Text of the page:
All studies were conducted in accordance with the tenets of the Declaration of Helsinki. Voluntary informed consent was obtained from all participating individuals (or from their parents) after providing a full explanation of the procedures. The molecular genetic examinations were approved by the Ethics Committee for Human Genome Research of Semmelweis University. We analyzed this family only, because no other family was found with this splice site mutation. There were no more relatives in the family. In spite of the low pedigree size, founding the mutation in the RS1 gene of the X-chromosome can prove the X-linked inheritance in this family. Our pedigree excludes the dominant inharitance pattern and on the basis of our knowledge there was no other inheritance pattern published if an RS1 mutation is found. The rare cases, like consangious marriage, X-chromosome inactivation, Turner syndrome can be excluded. So the inheritance can be X-linked recessive only.

A Hungarian family (Figure 2) with XLRS was referred to the study by the Department of Ophthalmology, Semmelweis University, Budapest, Hungary. Complete ophthalmic examinations including OCT, full-field and multifocal ERGs were performed on three males and two female obligate carriers. Two of the three males (III/2 and III/3) are fraternal twins and only one of them had visual difficulties.

Best corrected visual acuity (BCVA) was determined using a Snellen chart. Dilated indirect ophthalmoscopy of the posterior pole was performed with fundus photography.

OCT was performed in both eyes of each family member, using six 6-mm long OCT scans centered on the fovea by a Stratus OCT device (Carl Zeiss Medical Inc., Dublin, CA). The foveal thickness was calculated on the basis of OCT scans by the built-in software of the device and shows the retinal thickness between the internal limiting membrane and the pigmentepithel layer at the fovea. The FT map is a color-coded map of foveal thickness and uses to evaluate the size of macular edema, but also suitable to visualize macular cyst and check the central fixation. The total macular volume was also calculated by the built-in software and shows the volume between the above mentioned two layers at the macula and also capable to evaluate the size of edema or cyst.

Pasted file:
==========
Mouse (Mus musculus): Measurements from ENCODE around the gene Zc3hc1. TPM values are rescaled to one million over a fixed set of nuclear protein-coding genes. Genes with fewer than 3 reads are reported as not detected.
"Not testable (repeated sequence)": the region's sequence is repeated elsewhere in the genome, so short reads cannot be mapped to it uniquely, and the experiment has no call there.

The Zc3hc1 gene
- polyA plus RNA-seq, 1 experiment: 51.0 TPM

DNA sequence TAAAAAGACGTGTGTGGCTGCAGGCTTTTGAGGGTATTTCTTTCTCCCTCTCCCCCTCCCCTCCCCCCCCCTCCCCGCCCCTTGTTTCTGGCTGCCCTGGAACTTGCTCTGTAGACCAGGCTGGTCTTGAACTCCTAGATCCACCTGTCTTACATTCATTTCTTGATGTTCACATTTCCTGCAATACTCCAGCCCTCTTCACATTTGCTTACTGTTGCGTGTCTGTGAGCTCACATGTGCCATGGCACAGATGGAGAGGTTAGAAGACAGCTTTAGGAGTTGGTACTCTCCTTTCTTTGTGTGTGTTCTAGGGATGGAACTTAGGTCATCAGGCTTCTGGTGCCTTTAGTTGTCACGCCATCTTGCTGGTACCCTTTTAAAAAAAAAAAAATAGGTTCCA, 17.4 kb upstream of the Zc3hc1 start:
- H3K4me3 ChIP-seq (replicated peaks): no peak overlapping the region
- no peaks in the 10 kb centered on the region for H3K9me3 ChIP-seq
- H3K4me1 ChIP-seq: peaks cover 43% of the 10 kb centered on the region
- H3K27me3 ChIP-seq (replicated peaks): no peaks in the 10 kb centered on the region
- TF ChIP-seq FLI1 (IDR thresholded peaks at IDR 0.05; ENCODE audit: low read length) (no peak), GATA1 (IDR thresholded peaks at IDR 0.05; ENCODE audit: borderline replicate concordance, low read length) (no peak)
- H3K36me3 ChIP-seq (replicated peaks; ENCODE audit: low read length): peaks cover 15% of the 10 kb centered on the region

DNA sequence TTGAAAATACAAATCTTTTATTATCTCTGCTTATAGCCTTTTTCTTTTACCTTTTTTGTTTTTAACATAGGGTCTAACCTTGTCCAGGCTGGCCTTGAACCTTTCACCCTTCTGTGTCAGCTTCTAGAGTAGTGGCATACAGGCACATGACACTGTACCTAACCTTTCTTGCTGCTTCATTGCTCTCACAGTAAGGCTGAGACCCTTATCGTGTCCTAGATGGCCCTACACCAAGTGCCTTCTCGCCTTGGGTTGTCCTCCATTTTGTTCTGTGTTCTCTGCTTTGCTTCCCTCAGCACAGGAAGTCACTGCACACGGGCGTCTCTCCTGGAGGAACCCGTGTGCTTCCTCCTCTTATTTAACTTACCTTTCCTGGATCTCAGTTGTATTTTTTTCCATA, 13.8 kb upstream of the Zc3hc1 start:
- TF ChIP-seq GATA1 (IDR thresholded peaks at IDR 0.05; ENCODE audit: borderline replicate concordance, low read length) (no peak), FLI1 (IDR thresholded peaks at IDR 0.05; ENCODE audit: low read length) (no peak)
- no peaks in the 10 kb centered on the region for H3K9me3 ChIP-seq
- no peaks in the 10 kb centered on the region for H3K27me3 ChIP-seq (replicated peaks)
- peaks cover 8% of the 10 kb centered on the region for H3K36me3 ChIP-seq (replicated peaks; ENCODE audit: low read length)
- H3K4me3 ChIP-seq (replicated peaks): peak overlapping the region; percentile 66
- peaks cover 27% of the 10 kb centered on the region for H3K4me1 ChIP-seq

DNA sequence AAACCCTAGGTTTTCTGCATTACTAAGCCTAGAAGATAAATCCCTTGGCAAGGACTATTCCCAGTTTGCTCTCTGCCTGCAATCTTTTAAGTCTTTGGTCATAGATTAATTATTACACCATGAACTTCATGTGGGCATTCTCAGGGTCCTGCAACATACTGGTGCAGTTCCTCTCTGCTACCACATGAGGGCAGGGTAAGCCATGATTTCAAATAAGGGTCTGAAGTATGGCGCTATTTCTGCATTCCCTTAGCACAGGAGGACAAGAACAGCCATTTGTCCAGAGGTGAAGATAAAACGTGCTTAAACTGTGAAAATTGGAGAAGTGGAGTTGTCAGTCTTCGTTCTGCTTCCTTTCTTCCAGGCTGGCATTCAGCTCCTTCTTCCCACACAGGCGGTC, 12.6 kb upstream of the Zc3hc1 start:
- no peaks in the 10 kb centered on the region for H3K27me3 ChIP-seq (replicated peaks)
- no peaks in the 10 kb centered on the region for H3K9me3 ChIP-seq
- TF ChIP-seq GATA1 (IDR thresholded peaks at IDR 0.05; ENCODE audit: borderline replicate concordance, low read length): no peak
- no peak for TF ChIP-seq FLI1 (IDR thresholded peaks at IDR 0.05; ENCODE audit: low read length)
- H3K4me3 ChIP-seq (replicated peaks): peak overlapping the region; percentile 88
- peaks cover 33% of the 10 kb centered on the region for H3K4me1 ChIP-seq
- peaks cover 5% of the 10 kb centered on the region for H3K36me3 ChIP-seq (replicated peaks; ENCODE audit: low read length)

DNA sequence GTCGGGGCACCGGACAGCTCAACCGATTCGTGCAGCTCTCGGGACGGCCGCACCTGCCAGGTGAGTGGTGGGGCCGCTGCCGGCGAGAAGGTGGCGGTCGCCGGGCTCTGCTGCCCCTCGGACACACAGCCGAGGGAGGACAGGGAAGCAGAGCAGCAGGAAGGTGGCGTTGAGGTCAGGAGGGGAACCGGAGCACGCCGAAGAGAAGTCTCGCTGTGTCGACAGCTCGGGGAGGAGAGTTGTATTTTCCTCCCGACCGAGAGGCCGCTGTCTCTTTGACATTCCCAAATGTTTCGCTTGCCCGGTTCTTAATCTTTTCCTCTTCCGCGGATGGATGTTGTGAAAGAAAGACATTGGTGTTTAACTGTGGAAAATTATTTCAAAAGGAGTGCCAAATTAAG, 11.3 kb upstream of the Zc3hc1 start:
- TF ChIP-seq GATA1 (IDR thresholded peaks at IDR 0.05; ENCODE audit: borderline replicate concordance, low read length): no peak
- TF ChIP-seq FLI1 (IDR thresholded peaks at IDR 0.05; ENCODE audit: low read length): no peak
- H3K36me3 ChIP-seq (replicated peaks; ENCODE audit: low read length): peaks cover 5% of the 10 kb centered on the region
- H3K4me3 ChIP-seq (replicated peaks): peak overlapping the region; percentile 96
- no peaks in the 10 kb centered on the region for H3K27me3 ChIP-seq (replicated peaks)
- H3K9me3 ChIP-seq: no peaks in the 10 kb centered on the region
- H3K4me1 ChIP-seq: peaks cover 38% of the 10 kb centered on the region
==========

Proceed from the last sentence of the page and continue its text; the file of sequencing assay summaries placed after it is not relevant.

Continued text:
Full-field ERGs (Roland Consult RetiPort, Wiesbaden, Germany) with white single flash stimuli were recorded according to International Society for Clinical Electrophysiology of Vision standards [23,24]. Pupils were dilated by instilling one drop of cyclopentolate 0.5% solution in each eye, and corneal jet electrodes were placed after instilling 0.4% oxybuprocaine chlorate as a topical corneal anesthesia. The amplitudes and implicit times of scotopic bright-flash (maximal response) a- and b-waves were measured, and the ratios of the b/a amplitudes were calculated.

The multifocal ERGs (Roland Consult RetiScan, Wiesbaden, Germany) were recorded with the same electrodes, using a 21” video stimulating display. Before insertion of the contact lens electrode, the subjects were optically corrected for the viewing distance if it was possible. The central 60° diameter part of the retina was stimulated in each eye separately by 61 hexagons under photopic conditions. Amplitudes and implicit times of the b-waves (P1) of first order kernels were measured.

All OCT and ERG results were compared with the values of 35 male and 35 female control subjects, with a mean age±SD: 22±10 years, respectively. To confirm the pathogenetic effects of the identified mutation 50 control male subjects (including the previous mentioned 35 control males), with a mean age±SD: 22.8±10.3 years were genetically examined. All controls were examined using the same clinical protocol. All of them had normal vision, had not any acquired or genetically inherited eye diseases and not the members of XLRS families. Inclusion criteria in the normative database were: preserved vision and absence of any acquired or genetically inherited eye diseases. A simple comparison was performed with the mean±2SD values of the normative database.

Molecular genetic studies